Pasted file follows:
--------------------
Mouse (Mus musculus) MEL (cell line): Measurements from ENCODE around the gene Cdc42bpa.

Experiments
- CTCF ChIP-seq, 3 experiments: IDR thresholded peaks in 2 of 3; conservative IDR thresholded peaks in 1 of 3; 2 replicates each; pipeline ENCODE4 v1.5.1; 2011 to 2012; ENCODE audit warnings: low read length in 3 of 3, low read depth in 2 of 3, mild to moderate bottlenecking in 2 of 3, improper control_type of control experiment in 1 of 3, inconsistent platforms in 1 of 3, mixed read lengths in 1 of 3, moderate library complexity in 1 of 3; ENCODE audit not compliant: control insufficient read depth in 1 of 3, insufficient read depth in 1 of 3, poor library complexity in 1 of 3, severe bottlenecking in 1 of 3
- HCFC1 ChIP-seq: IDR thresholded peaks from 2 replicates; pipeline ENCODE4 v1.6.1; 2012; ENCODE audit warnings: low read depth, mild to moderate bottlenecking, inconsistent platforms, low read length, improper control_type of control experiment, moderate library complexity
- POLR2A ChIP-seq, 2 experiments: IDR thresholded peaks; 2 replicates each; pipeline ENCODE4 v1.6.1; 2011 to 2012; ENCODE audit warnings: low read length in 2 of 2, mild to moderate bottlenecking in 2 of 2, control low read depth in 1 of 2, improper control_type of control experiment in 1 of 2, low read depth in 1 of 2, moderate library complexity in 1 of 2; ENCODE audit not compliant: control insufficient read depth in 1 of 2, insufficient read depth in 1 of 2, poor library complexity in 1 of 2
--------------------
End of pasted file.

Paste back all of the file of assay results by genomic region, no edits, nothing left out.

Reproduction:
Mouse (Mus musculus) MEL (cell line): Measurements from ENCODE around the gene Cdc42bpa.

Experiments
- CTCF ChIP-seq, 3 experiments: IDR thresholded peaks in 2 of 3; conservative IDR thresholded peaks in 1 of 3; 2 replicates each; pipeline ENCODE4 v1.5.1; 2011 to 2012; ENCODE audit warnings: low read length in 3 of 3, low read depth in 2 of 3, mild to moderate bottlenecking in 2 of 3, improper control_type of control experiment in 1 of 3, inconsistent platforms in 1 of 3, mixed read lengths in 1 of 3, moderate library complexity in 1 of 3; ENCODE audit not compliant: control insufficient read depth in 1 of 3, insufficient read depth in 1 of 3, poor library complexity in 1 of 3, severe bottlenecking in 1 of 3
- HCFC1 ChIP-seq: IDR thresholded peaks from 2 replicates; pipeline ENCODE4 v1.6.1; 2012; ENCODE audit warnings: low read depth, mild to moderate bottlenecking, inconsistent platforms, low read length, improper control_type of control experiment, moderate library complexity
- POLR2A ChIP-seq, 2 experiments: IDR thresholded peaks; 2 replicates each; pipeline ENCODE4 v1.6.1; 2011 to 2012; ENCODE audit warnings: low read length in 2 of 2, mild to moderate bottlenecking in 2 of 2, control low read depth in 1 of 2, improper control_type of control experiment in 1 of 2, low read depth in 1 of 2, moderate library complexity in 1 of 2; ENCODE audit not compliant: control insufficient read depth in 1 of 2, insufficient read depth in 1 of 2, poor library complexity in 1 of 2